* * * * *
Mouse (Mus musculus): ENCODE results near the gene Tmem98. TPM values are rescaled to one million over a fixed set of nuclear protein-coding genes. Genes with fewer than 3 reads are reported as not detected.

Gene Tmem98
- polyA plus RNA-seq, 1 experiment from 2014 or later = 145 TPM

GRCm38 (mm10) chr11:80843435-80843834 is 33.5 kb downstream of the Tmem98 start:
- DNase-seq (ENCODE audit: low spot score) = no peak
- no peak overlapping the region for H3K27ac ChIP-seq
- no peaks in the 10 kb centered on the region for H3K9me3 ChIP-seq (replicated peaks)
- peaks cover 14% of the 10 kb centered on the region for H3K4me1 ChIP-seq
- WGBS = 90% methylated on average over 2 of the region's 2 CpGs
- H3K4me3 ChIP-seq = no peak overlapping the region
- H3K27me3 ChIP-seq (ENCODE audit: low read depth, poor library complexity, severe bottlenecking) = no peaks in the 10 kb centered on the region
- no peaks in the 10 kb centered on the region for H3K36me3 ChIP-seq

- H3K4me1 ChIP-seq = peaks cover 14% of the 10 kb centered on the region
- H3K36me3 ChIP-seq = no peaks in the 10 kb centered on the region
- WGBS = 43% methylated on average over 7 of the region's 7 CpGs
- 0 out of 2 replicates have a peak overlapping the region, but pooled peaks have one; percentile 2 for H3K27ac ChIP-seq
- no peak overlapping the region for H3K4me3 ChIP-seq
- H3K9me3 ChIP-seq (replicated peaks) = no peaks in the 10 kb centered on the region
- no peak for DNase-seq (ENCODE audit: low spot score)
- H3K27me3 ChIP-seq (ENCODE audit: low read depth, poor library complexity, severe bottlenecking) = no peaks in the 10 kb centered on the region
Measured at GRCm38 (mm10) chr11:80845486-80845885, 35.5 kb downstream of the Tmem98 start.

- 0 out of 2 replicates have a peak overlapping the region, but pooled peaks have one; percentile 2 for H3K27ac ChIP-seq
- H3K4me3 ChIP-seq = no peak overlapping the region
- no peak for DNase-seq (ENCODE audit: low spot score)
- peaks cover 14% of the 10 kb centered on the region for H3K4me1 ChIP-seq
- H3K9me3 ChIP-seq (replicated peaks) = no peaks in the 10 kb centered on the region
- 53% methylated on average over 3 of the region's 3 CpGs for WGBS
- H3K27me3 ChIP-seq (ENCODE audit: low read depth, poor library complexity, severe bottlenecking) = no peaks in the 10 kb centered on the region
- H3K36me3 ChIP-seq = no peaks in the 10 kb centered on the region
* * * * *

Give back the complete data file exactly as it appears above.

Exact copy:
Mouse (Mus musculus): ENCODE results near the gene Tmem98. TPM values are rescaled to one million over a fixed set of nuclear protein-coding genes. Genes with fewer than 3 reads are reported as not detected.

Gene Tmem98
- polyA plus RNA-seq, 1 experiment from 2014 or later = 145 TPM

GRCm38 (mm10) chr11:80843435-80843834 is 33.5 kb downstream of the Tmem98 start:
- DNase-seq (ENCODE audit: low spot score) = no peak
- no peak overlapping the region for H3K27ac ChIP-seq
- no peaks in the 10 kb centered on the region for H3K9me3 ChIP-seq (replicated peaks)
- peaks cover 14% of the 10 kb centered on the region for H3K4me1 ChIP-seq
- WGBS = 90% methylated on average over 2 of the region's 2 CpGs
- H3K4me3 ChIP-seq = no peak overlapping the region
- H3K27me3 ChIP-seq (ENCODE audit: low read depth, poor library complexity, severe bottlenecking) = no peaks in the 10 kb centered on the region
- no peaks in the 10 kb centered on the region for H3K36me3 ChIP-seq

- H3K4me1 ChIP-seq = peaks cover 14% of the 10 kb centered on the region
- H3K36me3 ChIP-seq = no peaks in the 10 kb centered on the region
- WGBS = 43% methylated on average over 7 of the region's 7 CpGs
- 0 out of 2 replicates have a peak overlapping the region, but pooled peaks have one; percentile 2 for H3K27ac ChIP-seq
- no peak overlapping the region for H3K4me3 ChIP-seq
- H3K9me3 ChIP-seq (replicated peaks) = no peaks in the 10 kb centered on the region
- no peak for DNase-seq (ENCODE audit: low spot score)
- H3K27me3 ChIP-seq (ENCODE audit: low read depth, poor library complexity, severe bottlenecking) = no peaks in the 10 kb centered on the region
Measured at GRCm38 (mm10) chr11:80845486-80845885, 35.5 kb downstream of the Tmem98 start.

- 0 out of 2 replicates have a peak overlapping the region, but pooled peaks have one; percentile 2 for H3K27ac ChIP-seq
- H3K4me3 ChIP-seq = no peak overlapping the region
- no peak for DNase-seq (ENCODE audit: low spot score)
- peaks cover 14% of the 10 kb centered on the region for H3K4me1 ChIP-seq
- H3K9me3 ChIP-seq (replicated peaks) = no peaks in the 10 kb centered on the region
- 53% methylated on average over 3 of the region's 3 CpGs for WGBS
- H3K27me3 ChIP-seq (ENCODE audit: low read depth, poor library complexity, severe bottlenecking) = no peaks in the 10 kb centered on the region
- H3K36me3 ChIP-seq = no peaks in the 10 kb centered on the region